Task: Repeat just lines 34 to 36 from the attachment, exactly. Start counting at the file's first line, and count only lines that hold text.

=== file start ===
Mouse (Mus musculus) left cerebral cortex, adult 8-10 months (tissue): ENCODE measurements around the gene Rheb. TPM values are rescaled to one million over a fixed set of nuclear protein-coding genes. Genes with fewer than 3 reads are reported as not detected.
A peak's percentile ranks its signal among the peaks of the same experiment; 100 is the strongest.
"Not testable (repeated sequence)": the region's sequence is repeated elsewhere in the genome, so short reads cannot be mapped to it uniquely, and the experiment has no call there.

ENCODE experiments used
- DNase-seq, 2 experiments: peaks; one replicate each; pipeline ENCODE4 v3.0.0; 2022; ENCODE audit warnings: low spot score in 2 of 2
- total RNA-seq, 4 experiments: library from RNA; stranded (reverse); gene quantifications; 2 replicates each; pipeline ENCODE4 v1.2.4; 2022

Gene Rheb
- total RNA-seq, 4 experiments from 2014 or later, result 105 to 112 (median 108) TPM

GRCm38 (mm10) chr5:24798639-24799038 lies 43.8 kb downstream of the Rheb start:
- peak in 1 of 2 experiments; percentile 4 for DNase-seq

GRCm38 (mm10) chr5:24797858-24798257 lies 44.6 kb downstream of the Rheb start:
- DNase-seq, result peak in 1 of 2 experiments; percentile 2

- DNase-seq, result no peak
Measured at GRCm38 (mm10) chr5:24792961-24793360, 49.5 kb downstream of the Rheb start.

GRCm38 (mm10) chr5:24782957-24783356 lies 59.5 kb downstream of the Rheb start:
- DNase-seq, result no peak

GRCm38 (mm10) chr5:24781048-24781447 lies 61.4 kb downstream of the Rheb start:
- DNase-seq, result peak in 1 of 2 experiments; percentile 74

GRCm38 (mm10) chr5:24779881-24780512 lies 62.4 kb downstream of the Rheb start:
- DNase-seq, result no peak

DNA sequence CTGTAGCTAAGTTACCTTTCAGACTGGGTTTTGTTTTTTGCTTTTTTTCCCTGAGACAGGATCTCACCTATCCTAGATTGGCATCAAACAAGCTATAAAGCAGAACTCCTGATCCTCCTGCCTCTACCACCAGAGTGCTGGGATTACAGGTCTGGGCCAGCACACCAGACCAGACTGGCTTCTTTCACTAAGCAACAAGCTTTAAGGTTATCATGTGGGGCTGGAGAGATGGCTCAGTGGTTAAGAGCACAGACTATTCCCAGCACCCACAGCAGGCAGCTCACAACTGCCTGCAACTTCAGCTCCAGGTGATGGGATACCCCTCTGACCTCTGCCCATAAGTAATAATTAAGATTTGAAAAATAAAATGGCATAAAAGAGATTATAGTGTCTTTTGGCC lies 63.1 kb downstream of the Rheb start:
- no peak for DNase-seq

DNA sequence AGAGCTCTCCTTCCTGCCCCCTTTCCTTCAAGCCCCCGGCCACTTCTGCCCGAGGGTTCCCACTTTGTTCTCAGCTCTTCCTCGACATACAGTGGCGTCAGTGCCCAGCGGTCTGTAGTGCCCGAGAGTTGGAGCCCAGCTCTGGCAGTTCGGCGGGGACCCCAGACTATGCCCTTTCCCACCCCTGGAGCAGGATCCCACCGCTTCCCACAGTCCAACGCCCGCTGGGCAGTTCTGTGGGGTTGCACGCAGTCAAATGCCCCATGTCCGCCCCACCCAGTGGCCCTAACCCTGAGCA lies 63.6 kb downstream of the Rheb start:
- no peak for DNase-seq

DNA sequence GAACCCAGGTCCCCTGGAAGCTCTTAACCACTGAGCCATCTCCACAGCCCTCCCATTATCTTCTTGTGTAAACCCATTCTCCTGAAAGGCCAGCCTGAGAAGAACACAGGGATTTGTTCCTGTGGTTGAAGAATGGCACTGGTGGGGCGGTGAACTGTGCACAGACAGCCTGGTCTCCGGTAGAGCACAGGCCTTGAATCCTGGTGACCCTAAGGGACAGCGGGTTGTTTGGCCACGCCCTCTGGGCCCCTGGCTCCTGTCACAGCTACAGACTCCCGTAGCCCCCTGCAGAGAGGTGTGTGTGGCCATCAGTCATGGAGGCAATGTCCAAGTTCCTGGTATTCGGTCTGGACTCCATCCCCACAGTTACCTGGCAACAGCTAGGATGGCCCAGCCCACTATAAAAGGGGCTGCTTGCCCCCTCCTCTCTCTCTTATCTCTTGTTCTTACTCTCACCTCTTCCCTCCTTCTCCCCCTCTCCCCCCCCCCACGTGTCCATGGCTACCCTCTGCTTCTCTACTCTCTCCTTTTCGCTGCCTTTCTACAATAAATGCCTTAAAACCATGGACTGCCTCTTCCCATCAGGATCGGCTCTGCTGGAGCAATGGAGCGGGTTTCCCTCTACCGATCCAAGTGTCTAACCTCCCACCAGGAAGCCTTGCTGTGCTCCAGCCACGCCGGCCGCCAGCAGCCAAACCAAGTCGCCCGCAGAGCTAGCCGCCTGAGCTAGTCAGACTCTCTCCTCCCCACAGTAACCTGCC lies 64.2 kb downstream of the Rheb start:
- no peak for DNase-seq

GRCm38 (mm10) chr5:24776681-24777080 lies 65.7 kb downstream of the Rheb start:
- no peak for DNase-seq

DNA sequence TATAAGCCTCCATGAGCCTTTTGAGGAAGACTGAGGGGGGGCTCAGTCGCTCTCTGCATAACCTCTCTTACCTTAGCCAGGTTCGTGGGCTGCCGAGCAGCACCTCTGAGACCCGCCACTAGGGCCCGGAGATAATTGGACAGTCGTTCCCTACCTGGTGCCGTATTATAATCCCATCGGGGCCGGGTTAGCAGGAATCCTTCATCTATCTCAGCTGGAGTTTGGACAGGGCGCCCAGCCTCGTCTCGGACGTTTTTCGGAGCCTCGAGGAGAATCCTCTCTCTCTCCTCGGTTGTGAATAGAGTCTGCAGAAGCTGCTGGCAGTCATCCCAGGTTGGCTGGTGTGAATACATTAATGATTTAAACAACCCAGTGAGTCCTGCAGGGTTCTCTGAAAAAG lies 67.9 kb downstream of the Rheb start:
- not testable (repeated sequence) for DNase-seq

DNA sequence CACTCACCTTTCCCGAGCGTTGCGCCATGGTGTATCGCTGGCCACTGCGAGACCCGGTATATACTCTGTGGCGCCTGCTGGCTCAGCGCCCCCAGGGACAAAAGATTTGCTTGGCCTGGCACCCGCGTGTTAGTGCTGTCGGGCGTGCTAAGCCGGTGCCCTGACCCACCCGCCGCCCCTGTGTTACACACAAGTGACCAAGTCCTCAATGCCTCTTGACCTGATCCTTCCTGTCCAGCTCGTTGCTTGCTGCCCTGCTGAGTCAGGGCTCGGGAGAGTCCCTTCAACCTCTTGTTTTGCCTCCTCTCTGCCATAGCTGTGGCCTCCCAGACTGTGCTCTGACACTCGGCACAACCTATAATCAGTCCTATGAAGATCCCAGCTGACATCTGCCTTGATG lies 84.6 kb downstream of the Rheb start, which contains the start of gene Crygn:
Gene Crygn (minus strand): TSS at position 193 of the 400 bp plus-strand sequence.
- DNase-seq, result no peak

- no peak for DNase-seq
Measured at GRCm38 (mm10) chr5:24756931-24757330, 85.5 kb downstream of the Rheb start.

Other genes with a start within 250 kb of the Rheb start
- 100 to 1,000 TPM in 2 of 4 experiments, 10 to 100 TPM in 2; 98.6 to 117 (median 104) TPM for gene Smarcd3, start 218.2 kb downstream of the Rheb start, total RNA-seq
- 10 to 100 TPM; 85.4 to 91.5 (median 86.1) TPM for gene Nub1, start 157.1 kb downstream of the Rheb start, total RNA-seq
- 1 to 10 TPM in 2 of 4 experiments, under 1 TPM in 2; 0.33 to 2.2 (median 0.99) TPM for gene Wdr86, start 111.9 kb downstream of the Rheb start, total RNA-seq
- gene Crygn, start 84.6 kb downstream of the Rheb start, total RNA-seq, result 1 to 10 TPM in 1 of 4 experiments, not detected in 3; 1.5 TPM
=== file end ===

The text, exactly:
- no peak for DNase-seq
Measured at GRCm38 (mm10) chr5:24756931-24757330, 85.5 kb downstream of the Rheb start.

Other genes with a start within 250 kb of the Rheb start